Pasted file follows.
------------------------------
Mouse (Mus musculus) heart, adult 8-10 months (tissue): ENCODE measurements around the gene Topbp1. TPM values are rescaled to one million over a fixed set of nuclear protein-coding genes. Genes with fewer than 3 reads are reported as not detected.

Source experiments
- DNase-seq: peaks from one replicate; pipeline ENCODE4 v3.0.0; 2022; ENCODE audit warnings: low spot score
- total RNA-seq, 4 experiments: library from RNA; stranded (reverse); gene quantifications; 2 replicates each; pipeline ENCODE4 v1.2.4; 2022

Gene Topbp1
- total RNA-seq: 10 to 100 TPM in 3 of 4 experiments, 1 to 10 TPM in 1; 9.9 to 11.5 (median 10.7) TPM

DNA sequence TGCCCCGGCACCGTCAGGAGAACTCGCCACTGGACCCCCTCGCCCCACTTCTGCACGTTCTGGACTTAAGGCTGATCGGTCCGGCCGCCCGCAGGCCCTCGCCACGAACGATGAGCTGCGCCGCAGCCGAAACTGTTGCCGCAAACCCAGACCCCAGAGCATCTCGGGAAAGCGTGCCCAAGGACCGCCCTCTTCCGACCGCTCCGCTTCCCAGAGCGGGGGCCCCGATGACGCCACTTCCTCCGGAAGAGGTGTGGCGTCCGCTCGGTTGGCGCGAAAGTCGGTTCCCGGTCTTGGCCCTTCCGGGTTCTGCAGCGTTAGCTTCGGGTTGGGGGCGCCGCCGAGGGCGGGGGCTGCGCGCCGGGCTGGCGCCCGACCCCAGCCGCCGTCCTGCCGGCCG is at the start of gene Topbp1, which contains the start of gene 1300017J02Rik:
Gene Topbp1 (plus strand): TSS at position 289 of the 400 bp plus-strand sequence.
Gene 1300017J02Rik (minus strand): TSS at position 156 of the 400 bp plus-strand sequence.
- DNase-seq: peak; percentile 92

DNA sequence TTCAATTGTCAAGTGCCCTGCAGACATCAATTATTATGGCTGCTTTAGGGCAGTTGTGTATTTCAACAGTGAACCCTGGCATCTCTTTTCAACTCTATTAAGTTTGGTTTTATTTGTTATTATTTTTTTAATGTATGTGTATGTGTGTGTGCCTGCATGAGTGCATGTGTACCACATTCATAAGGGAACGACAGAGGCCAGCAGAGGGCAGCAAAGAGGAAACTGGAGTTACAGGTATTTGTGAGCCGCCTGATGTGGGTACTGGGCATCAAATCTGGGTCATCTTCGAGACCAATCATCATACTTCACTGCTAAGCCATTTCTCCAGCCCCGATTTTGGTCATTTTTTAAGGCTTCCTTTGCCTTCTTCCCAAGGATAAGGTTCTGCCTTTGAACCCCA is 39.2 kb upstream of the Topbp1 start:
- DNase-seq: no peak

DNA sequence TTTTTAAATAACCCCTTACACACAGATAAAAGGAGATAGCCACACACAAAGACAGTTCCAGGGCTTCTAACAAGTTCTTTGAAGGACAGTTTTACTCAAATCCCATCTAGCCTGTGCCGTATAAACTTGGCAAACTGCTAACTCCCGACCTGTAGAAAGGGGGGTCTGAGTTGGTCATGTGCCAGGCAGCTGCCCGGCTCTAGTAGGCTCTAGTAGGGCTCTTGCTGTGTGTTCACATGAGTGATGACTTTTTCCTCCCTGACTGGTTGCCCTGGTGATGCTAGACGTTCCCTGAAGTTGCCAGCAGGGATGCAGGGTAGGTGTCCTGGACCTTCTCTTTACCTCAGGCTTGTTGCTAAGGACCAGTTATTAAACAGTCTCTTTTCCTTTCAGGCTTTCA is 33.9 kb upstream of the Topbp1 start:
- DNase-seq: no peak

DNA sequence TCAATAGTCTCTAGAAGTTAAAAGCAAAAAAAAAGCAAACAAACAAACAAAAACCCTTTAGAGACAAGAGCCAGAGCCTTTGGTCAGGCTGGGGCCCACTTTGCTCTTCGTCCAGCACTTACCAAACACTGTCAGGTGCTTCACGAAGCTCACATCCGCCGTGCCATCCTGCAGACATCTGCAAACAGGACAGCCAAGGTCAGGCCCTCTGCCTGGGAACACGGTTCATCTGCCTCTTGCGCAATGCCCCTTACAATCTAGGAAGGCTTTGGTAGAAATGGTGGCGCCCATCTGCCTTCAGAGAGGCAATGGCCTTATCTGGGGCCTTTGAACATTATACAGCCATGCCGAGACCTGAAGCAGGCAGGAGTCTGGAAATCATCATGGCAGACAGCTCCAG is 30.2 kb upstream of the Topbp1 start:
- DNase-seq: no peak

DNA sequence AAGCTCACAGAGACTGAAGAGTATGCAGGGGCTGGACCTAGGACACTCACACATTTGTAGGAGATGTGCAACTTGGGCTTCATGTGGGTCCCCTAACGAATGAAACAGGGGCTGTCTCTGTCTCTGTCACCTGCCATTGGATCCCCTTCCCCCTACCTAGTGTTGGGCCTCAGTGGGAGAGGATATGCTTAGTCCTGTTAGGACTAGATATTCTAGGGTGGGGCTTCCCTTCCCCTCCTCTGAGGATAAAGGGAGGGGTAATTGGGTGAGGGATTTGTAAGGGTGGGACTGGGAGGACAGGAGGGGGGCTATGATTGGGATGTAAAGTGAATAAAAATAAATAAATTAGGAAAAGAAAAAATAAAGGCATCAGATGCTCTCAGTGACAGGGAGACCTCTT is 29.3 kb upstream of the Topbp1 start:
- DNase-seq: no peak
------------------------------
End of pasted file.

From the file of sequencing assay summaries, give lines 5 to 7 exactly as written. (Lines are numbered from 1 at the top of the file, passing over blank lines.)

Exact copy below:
Gene Topbp1
- total RNA-seq: 10 to 100 TPM in 3 of 4 experiments, 1 to 10 TPM in 1; 9.9 to 11.5 (median 10.7) TPM

DNA sequence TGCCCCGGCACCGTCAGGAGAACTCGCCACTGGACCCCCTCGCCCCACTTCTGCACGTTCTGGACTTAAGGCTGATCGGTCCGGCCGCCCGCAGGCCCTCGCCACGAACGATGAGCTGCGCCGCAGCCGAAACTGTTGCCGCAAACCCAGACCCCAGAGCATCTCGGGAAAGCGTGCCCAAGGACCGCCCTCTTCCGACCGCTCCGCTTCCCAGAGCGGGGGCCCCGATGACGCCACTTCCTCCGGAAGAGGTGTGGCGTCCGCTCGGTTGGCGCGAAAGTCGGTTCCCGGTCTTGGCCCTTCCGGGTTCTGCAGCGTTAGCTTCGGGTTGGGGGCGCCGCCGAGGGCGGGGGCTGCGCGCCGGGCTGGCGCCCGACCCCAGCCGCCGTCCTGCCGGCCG is at the start of gene Topbp1, which contains the start of gene 1300017J02Rik: